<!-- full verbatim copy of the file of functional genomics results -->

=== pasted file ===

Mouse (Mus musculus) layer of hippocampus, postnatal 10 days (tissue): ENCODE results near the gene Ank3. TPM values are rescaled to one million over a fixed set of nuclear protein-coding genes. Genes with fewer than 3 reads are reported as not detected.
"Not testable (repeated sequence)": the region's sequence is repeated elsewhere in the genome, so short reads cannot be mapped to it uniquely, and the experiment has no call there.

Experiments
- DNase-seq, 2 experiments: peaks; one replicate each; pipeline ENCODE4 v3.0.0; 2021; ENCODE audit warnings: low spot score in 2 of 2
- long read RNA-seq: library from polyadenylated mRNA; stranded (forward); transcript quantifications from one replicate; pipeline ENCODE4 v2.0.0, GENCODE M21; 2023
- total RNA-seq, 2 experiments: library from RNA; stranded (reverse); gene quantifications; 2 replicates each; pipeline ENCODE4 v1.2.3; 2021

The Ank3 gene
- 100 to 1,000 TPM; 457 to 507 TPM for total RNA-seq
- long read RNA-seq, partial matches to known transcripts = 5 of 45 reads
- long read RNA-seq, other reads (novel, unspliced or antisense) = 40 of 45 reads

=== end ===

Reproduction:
Mouse (Mus musculus) layer of hippocampus, postnatal 10 days (tissue): ENCODE results near the gene Ank3. TPM values are rescaled to one million over a fixed set of nuclear protein-coding genes. Genes with fewer than 3 reads are reported as not detected.
"Not testable (repeated sequence)": the region's sequence is repeated elsewhere in the genome, so short reads cannot be mapped to it uniquely, and the experiment has no call there.

Experiments
- DNase-seq, 2 experiments: peaks; one replicate each; pipeline ENCODE4 v3.0.0; 2021; ENCODE audit warnings: low spot score in 2 of 2
- long read RNA-seq: library from polyadenylated mRNA; stranded (forward); transcript quantifications from one replicate; pipeline ENCODE4 v2.0.0, GENCODE M21; 2023
- total RNA-seq, 2 experiments: library from RNA; stranded (reverse); gene quantifications; 2 replicates each; pipeline ENCODE4 v1.2.3; 2021

The Ank3 gene
- 100 to 1,000 TPM; 457 to 507 TPM for total RNA-seq
- long read RNA-seq, partial matches to known transcripts = 5 of 45 reads
- long read RNA-seq, other reads (novel, unspliced or antisense) = 40 of 45 reads